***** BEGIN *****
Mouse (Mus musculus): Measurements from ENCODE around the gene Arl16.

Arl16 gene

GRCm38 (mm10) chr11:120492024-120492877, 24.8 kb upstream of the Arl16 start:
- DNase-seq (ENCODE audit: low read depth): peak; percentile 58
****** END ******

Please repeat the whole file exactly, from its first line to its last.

Mouse (Mus musculus): Measurements from ENCODE around the gene Arl16.

Arl16 gene

GRCm38 (mm10) chr11:120492024-120492877, 24.8 kb upstream of the Arl16 start:
- DNase-seq (ENCODE audit: low read depth): peak; percentile 58